Andrew Lloyd: Technology will take over straightforward resi cases

Michael Lloyd

April 16, 2019

In future technology will take care of straightforward vanilla, residential cases, leaving the more complicated cases to brokers, Andrew Lloyd, director of property technology provider firm Search Acumen has predicted.

Lloyd (pictured) said young people that have grown up with technology will feel more comfortable using tech for their mortgages when they’re older.

He said: “The customer base changes eventually. There will be a hybrid world. The machine will just say ‘can I put you through to a broker, do you want to talk to a person?’

“I think that’ll be the interesting transition to go through. The more complex stuff will be handled by a human, but eventually not so much. But that’s a scary thought and won’t happen overnight. It’ll take years. We need those teenagers to be in their 30s for that to happen.

“If you own a firm of brokers and you can do twice the volume with half the people, why wouldn’t you change?”

David Copland, director of TMA Mortgage Club, advised for brokers to diversify to avoid being replaced by digital solutions.

He added: “The easy stuff will become digitalised while the more complicated parts of the market like complex buy-to-let, complex shared ownership and later life lending, won’t in our lifetime, so brokers should diversify into different areas.

“I think product transfers with the click of a few buttons can be carried out without advice and are ripe for digitilisation and robo advice.”

Currently when it comes to using tech there’s portals brokers and borrowers upload information to, while Open Banking will allow customers to share their data with different banks and third parties.

Steve Seal, director of sales and marketing at Bluestone Mortgages, said: “Consumers need to be willing to share their financial data electronically, something younger generations appear more comfortable doing so.

“Many consumers far prefer the human touch, especially when it comes to the biggest financial decision of their lives. Intermediaries have a unique role to play in this regard, so any advances in technology will support the advice process, rather than replace it.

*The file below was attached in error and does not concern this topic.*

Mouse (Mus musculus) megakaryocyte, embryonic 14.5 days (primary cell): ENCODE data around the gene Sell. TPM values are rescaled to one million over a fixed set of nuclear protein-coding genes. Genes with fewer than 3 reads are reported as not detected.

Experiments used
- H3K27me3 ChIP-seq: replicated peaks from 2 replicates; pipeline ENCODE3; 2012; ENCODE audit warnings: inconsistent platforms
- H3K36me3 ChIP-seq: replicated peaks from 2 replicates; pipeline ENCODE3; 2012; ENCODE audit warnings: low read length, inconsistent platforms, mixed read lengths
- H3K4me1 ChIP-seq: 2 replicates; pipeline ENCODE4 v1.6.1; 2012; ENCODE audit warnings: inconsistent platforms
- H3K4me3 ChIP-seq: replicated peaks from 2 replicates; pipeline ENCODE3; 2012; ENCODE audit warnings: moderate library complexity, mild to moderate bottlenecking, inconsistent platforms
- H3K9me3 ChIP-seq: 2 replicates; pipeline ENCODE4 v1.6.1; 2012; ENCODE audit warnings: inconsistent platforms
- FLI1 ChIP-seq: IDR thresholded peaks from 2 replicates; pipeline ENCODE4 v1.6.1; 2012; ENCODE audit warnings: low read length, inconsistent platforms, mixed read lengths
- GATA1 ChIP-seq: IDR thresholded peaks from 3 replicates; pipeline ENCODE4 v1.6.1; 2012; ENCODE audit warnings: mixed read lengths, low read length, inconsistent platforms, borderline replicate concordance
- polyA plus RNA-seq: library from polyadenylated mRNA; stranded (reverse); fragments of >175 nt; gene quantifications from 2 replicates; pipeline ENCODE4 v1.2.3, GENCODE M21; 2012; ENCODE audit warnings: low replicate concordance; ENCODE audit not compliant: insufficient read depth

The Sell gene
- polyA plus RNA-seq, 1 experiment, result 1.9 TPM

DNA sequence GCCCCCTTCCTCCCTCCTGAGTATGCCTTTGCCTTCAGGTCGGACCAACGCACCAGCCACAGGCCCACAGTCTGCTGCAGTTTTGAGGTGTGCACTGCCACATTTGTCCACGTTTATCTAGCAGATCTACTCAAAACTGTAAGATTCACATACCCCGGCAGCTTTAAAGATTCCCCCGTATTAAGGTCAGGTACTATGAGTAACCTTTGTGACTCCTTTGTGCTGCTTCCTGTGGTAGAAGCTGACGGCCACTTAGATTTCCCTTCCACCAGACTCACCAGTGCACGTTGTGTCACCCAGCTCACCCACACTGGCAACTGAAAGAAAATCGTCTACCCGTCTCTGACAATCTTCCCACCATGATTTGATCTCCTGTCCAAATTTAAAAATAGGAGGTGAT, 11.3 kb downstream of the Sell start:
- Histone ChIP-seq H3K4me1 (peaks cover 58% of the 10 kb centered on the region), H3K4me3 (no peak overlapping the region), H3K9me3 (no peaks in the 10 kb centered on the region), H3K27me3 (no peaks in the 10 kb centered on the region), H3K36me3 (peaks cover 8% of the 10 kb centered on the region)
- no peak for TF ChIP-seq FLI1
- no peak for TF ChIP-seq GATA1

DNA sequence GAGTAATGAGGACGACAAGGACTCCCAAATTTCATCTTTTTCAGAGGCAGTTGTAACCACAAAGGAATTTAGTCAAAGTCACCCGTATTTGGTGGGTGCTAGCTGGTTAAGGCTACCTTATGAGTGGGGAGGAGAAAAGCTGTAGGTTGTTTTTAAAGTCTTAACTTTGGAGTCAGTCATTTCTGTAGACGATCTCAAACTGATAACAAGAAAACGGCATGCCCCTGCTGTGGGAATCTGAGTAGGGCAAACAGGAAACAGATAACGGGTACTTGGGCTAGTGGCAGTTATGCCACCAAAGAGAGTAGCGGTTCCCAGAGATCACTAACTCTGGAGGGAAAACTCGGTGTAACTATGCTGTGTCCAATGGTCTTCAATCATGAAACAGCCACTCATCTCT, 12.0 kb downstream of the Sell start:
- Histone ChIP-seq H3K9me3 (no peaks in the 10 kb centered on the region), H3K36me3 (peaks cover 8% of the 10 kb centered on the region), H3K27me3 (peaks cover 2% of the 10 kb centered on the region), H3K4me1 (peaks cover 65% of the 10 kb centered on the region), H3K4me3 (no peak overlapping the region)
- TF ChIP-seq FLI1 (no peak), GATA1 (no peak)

“Lenders should therefore be focusing on bringing technology and human interaction together by keeping manual underwriting at the core of their operations whilst introducing digital tools that can help to improve the ease and speed of the application process.”

However Kevin Roberts, director of Legal & General Mortgage Club, said whatever the situation and case, each borrower has a unique financial history and there should never be a ‘one size fits all’ product that can be purchased through a technology-driven solution.

He added: “Why risk not getting valuable advice and getting it wrong?

“Unlike humans, technology-only advice can’t offer the fully rounded guidance that a broker can, nor does it take into consideration a customer’s potential future or changing circumstances.

“Although we are seeing the rise in execution-only product transfers, this doesn’t necessarily make it right. Everyone, regardless of their circumstance, should have the option to seek advice.

“While technology can improve efficiency and the overall experience of the mortgage journey for brokers and customers alike, this should not be at the expense of good advice, and it won’t ever replace the value of a face-to-face conversation.”

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